of view, according to Martin, slavery was really not an
evil, but rather a betterment, both material and moral
for a degraded class. The bishop argued that slavery
was an eminently Christian work because it led to the redemption
of millions of human lives. Thus, Martin
attempted to introduce a theological
justification for slavery. It was something
noble because it was God’s plan for the
conversion of black men and women who were
dependent on the white race. Here it is important
to point out that this negative
attitude toward blacks in the Catholic community
was not unique to the south. Even in the North,
the sentiments of the Catholic laity, most of
whom were recent immigrants, was decidedly anti-black. In the years leading up to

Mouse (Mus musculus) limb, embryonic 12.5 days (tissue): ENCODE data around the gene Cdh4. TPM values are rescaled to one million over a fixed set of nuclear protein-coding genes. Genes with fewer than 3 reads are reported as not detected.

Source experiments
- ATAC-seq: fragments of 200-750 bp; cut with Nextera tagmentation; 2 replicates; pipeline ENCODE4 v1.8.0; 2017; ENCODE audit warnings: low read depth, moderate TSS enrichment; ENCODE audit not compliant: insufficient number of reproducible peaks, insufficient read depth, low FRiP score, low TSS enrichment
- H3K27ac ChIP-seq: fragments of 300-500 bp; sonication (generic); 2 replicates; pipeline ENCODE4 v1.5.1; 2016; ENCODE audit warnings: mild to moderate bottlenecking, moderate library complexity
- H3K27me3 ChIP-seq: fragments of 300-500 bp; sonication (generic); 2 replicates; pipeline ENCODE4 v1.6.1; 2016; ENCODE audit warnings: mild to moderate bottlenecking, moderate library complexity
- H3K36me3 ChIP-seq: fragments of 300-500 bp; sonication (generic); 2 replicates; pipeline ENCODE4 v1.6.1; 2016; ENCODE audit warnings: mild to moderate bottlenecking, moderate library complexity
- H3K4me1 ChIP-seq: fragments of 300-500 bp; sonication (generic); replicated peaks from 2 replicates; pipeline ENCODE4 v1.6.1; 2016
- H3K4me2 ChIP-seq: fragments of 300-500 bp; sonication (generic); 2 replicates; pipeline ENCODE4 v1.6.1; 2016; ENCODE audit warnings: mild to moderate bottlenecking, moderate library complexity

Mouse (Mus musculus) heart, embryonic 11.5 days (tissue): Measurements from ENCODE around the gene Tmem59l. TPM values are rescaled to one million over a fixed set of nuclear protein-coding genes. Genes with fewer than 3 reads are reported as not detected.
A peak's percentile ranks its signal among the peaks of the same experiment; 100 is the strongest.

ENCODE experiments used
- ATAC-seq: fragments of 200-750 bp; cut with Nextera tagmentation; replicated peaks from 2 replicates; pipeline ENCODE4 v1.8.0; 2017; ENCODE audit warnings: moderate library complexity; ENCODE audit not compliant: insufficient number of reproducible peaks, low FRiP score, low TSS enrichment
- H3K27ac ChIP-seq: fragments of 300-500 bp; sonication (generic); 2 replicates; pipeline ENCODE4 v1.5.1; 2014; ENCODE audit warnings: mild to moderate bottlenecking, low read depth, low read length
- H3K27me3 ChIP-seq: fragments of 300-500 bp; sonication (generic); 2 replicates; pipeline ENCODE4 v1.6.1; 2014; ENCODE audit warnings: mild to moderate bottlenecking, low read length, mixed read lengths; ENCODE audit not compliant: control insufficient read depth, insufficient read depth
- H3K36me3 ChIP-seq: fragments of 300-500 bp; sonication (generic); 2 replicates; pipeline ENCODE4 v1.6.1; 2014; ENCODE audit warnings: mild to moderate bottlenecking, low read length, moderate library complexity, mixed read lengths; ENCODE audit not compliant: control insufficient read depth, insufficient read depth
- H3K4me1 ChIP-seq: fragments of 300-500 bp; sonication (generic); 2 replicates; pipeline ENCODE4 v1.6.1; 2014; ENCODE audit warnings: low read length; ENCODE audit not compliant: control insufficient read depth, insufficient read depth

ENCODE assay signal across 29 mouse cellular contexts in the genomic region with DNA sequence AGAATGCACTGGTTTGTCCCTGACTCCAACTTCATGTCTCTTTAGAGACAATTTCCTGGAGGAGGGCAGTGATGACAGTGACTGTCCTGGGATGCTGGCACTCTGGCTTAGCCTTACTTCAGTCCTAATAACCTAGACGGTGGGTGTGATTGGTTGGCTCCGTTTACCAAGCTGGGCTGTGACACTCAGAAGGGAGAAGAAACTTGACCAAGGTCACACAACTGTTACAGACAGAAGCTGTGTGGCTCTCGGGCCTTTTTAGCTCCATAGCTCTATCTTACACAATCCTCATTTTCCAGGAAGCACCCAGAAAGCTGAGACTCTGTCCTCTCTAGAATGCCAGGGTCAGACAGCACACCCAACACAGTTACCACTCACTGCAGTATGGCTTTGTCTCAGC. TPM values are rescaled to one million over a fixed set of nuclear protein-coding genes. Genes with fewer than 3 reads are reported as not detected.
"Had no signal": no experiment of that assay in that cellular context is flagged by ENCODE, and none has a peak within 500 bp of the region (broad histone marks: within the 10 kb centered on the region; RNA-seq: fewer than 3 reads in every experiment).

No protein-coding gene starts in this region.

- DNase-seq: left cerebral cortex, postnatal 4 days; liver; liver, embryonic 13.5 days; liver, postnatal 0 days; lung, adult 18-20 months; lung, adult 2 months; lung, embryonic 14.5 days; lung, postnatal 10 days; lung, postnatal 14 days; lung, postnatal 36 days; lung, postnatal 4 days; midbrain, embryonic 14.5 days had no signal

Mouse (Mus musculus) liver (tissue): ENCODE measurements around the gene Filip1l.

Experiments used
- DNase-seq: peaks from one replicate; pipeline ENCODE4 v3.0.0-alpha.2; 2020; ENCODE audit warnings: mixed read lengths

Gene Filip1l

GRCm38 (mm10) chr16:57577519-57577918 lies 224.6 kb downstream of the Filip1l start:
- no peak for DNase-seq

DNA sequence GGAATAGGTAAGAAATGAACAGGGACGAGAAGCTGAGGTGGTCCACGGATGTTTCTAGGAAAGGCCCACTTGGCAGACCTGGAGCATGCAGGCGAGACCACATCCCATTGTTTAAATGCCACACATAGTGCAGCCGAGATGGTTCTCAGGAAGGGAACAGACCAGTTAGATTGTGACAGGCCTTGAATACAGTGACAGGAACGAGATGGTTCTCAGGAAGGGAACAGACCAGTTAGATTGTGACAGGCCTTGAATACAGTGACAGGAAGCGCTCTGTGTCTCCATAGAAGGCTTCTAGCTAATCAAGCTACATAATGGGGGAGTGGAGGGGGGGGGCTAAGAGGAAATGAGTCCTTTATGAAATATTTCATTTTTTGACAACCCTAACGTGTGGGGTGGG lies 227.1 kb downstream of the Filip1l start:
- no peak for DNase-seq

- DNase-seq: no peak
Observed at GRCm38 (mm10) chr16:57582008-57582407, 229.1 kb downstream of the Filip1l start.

and during the Civil War, and even after the destruction
of institutional slavery following the Civil War,
there were few white Catholics who really believed that
blacks were equal to whites. Just as their Protestant
contemporaries, white Catholics
bore an assumption of black inferiority. To say it differently,
the subordination of blacks in America was
simply an accepted part of the social and cultural
landscape for Catholics and non-catholics alike. Despite these negative
notions, there was always a
remnant of Catholics that were diligently to advance
race relations in the United States. One individual who is
responsible for such efforts among black Catholics was a man
by the name of, Daniel Rudd. By the end of the
19th century, Rudd had made himself
known to both clergy and laity as the leading
Catholic representative of the black race. In his newspaper, the
American Catholic Tribune, Rudd wrote, “There
is an awakening among some people to the fact
that the Catholic church is not only a warm and true